Last week, Trevor Miles wrote “SMAC in the Middle of Supply Chain Change” and it made me recall the dozen or so articles I’ve read recently on the Internet of Things (IoT). I find that most have a similar opening – 30 billion or so devices will be connected by 2017 and more “things” will be connected than human beings on the earth. More and more sensors are getting embedded in the “things” and leading to an explosion of information availability.

devices internet of things

But in all fairness, this is indeed an unprecedented opportunity to leverage IoT for a transformation of the supply planning paradigm.

A multitude of challenges are emerging from a rapidly evolving supply & demand environment that warrant a fresh look at planning – really to assess the level of entropy! So when I started to think about planning processes in the context of IoT, I was wondering if we can conquer those two old enemies of planning effectiveness: information deficiency and information latency. The prospect seems exciting – new offerings targeted to finely segmented markets customized to individual customers, and movement of goods providing continuous visibility. Will IoT design enable us to get demand signals from the products and sensory information from the entire set of physical infrastructure for planning?

It is evident that this is crucial, as most manufacturers are still citing incidents of supply chain disruptions resulting from the lack of information visibility. In a 2013 survey by Business Continuity Institute of over 500 business continuity professionals from 71 countries, 75% of respondents reported that they did not have full visibility of their supply chains.

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Posted in Demand management, General News, Inventory management, Sales and operations planning (S&OP), Supply chain management


Remembering: Turning Visibility into Possibility by Don Gaspari, NCR at Kinexions

Published October 9th, 2014 by Melissa Clow 0 Comments

As we countdown the days until Kinexions (18 days!). I’m remembering our fascinating customer videos. Today I’d like to share the interview on ‘Turning Visibility into Possibility’ from Kinexions.

In this video hear, Don Gaspari, Director, Materials & Inventory, Global Operations and Logistics, NCR, speak about his time at NCR and their vision to leverage it’s market leadership in self service devices and applications to transform the way that business does business with consumers. To support the company’s vision, NCR’s Global Operations team has developed a “Next in Class” supply chain strategy to enable it’s manufacturing and distribution network to efficiently and effectively respond to customer requirement’s.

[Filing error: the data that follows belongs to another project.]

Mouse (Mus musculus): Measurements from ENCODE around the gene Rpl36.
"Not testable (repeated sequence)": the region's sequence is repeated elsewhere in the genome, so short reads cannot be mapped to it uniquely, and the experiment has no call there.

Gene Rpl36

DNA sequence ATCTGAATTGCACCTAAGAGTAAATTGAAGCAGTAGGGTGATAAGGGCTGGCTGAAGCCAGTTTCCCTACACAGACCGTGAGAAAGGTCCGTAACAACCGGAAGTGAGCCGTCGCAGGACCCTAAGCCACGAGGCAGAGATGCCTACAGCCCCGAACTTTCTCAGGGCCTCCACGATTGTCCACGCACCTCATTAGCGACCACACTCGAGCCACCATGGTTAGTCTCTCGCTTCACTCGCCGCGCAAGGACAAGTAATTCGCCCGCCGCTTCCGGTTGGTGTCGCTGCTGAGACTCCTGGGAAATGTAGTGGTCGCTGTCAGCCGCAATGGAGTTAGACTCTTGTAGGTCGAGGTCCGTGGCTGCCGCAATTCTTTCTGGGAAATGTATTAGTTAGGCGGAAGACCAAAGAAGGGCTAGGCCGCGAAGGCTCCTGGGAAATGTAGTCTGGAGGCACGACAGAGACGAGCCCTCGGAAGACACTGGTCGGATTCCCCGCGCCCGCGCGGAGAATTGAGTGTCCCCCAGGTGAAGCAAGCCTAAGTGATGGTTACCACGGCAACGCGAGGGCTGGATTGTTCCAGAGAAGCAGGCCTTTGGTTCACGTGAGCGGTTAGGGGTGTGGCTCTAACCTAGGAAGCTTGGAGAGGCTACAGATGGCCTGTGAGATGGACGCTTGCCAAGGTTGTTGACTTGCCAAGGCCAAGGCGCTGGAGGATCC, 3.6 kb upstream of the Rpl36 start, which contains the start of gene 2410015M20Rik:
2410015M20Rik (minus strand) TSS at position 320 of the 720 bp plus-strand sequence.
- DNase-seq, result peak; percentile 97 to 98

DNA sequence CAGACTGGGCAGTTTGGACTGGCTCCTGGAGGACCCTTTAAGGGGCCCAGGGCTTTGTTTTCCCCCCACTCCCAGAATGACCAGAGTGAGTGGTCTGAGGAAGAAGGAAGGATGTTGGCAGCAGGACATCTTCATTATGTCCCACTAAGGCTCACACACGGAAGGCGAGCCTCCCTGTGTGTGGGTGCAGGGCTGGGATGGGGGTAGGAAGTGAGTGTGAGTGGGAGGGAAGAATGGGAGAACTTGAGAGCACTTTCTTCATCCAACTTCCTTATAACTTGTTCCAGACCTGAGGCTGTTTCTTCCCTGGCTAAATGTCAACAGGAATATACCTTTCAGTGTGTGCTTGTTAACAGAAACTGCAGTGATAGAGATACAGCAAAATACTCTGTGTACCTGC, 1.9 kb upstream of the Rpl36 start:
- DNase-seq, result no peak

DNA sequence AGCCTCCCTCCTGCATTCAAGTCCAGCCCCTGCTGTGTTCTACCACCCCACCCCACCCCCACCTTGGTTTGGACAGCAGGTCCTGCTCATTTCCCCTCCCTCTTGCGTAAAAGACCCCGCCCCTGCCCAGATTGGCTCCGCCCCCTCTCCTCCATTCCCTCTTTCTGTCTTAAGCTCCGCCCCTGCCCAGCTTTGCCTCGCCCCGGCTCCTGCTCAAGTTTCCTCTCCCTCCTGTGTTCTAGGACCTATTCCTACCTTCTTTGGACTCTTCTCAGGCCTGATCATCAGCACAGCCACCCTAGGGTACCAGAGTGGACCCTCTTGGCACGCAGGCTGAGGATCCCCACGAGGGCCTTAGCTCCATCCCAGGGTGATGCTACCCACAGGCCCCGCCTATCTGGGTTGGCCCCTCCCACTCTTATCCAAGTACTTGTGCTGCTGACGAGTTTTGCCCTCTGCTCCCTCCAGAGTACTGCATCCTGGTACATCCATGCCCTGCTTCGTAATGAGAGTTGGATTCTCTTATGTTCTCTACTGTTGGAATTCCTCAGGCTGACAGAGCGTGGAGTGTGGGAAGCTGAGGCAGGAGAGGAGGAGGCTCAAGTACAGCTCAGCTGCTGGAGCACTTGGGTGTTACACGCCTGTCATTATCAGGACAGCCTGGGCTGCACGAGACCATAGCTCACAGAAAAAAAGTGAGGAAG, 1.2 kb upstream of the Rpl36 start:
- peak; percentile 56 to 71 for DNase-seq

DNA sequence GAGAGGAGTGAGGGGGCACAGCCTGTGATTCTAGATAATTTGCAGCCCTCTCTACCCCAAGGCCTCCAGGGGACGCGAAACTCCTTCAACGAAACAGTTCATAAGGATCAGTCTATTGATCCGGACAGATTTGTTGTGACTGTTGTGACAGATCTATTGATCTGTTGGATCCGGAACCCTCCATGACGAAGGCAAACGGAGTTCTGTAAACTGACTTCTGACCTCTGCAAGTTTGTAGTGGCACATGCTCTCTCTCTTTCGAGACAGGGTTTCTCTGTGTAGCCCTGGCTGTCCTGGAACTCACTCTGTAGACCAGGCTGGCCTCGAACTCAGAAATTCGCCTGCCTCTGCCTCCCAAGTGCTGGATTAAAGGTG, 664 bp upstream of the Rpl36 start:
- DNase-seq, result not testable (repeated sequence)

To view the video in its entirety, watch it below or here.

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Posted in Demand management, General News, Inventory management, Response Management, Sales and operations planning (S&OP), Supply chain management


SMAC in the Middle of Supply Chain Change

Published October 6th, 2014 by Trevor Miles @milesahead 0 Comments

Of course the title is a play of the adverb “smack in the middle”, which Merriam-Webster defines as at the heart of the matter.

smack definition

By SMAC I mean the acronym Cognizant, amongst others, uses for Social, Mobile, Analytics, Cloud. SMAC has the potential to change the manner in which the extended supply/value chain shares data, collaborates in the resolution of issues, and engages in value sharing business processes.

monday cartoonIt is about time for supply chain change. We have been talking about removing the silos of supply chain planning for decades. Not just in supply chain planning, but across the entire enterprise.

Our traditional approach to a person’s function at work, and the required organization structures to control how people work, is based on the work of Frederick Taylor and others. Taylor and others advocated the concept of Scientific Management and focused on standardization of jobs by breaking each job down into small, repeatable steps. People were then trained to carry out each step in a very repeatable, efficient manner. Great leaps in productivity were achieved in its application.

“the fully developed bureaucratic mechanism compares with other organizations exactly as does the machine compare with the non-mechanical modes of production. Precision, speed, unambiguity, … strict subordination, reduction of friction and of material and personal costs- these are raised to the optimum point in the strictly bureaucratic administration.”
– Max Weber (1948): Essays in Sociology

But Scientific Management predates The Knowledge Economy. And yet we still operate and organize our companies in ways applicable to the Industrial Age, which itself caused huge social and economic readjustment at the time.

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Posted in Milesahead, Sales and operations planning (S&OP), Supply chain management